Personnel: Herbie Hancock (acoustic & electric pianos); Joe Henderson (tenor saxophone, alto flute); Johnny Coles (flugelhorn); Garnett Brown (trombone); Tony Studd, Jack Jeffers (bass trombone); Jerome Richardson (flute, bass clarinet); Hubert Laws (flute); Romeo Penque (bass clarinet); Buster Williams (bass); Albert "Tootie" Heath (drums).
Producer: Duke Pearson.
Reissue producer: Michael Cuscuna.
Recorded at the Van Gelder Studio, Englewood Cliffs, New Jersey on April 18, 21 & 23, 1969. Originally released on Blue Note (84321). Includes liner notes by Herb Wong and Bob Blumenthal.
Digitally remastered using 24-bit technology by Rudy Van Gelder (2000, Van Gelder Studio, Englewood Cliffs, New Jersey).
This is part of the Blue Note Rudy Van Gelder Editions series.
Personnel: Herbie Hancock (vocals, piano, electric piano); Oren Waters (vocals); Jerome Richardson (flute, bass clarinet); Joe Henderson (flute, tenor saxophone); Hubert Laws (flute); Romeo Penque (bass clarinet); Johnny Coles (trumpet, flugelhorn); Garnett Brown (trombone); Jack Jeffers, Tony Studd (bass trombone); Albert "Tootie" Heath (drums).
There is no mistaking the influence of the great Gil Evans on Herbie Hancock's THE PRISONER. The dark textures, the creative voicings, and the way in which Hancock assembles his arrangements are evocative of Evans' work with the pianist's former boss, Miles Davis. However, Hancock does more than pay homage here, as he exercises yet another aspect of his exceptional musicianship and applies it to the large ensemble format he had begun to approach on his previous date, SPEAK LIKE A CHILD.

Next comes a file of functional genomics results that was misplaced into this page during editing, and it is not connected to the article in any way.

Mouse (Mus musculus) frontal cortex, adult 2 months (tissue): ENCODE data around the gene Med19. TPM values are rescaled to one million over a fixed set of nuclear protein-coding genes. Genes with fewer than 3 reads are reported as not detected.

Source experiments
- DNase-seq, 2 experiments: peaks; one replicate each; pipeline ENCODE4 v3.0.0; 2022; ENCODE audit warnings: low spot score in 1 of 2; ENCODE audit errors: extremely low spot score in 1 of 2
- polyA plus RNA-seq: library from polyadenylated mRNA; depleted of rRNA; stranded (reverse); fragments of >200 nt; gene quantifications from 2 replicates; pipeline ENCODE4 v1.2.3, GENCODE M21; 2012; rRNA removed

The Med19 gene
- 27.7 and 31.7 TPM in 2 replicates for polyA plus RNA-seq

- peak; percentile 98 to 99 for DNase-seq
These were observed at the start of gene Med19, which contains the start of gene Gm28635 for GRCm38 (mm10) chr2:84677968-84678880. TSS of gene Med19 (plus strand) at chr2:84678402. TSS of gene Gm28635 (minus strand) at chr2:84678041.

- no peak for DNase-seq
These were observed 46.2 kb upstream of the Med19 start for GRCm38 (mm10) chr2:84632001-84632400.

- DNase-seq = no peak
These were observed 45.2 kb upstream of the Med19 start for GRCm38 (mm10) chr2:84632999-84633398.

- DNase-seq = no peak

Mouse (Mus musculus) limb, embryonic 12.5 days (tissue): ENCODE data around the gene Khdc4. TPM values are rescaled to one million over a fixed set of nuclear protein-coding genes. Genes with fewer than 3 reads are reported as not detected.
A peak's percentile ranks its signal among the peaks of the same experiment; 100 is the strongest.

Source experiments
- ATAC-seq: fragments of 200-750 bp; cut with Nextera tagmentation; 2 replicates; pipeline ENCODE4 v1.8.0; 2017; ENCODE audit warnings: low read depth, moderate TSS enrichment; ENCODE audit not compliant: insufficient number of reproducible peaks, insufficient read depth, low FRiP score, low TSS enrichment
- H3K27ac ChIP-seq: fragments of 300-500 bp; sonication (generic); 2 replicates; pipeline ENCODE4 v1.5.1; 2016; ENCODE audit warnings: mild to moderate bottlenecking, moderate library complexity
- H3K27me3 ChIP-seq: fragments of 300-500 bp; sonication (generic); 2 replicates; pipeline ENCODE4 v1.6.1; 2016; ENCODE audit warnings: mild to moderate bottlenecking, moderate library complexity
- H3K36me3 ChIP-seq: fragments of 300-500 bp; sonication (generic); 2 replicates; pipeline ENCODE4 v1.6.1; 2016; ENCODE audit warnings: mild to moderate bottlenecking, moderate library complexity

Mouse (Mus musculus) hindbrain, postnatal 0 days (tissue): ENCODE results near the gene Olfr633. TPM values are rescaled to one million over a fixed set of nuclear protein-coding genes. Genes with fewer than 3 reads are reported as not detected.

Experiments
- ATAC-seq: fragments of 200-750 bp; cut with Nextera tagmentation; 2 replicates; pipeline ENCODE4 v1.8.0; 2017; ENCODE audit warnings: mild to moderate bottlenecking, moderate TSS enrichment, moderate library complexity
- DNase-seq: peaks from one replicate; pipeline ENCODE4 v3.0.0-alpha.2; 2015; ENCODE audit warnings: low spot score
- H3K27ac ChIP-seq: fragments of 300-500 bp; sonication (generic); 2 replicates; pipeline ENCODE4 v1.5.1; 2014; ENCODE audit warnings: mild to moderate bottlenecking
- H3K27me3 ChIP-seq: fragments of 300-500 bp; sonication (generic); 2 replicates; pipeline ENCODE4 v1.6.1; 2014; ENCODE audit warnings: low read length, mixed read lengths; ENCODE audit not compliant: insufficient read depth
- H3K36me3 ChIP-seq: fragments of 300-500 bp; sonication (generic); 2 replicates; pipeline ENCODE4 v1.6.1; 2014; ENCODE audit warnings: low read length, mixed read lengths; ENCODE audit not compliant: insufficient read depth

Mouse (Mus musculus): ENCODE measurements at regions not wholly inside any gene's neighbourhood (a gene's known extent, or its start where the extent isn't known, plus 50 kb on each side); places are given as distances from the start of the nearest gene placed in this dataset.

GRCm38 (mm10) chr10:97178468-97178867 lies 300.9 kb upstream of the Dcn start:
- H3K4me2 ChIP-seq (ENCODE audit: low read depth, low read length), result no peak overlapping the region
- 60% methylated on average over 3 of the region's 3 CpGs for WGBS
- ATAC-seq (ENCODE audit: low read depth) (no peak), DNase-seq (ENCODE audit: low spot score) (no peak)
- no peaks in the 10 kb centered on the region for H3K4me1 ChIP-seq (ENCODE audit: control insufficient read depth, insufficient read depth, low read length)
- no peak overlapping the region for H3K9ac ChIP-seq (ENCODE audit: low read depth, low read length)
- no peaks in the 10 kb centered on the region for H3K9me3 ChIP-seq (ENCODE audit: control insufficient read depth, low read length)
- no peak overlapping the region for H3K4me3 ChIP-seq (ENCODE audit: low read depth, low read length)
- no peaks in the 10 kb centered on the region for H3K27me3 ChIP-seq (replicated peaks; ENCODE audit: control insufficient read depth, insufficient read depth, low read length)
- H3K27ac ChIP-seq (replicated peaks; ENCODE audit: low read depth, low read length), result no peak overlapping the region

THE PRISONER is significant for other reasons; for one, it was recorded at the beginning of a great upheaval in jazz, when the form incorporated the adoption of electric instruments and rock-influenced rhythms in a move towards the fusion of the '70s. Yet, although Hancock uses an electric piano on some pieces, the session is mostly a performance of beautifully crafted acoustic chamber music with a significant undercurrent of swing. The date also marked the end of Hancock's association with Blue Note, the label that had launched his solo career. Subsequently the pianist would move into the full flow of '70s fusion.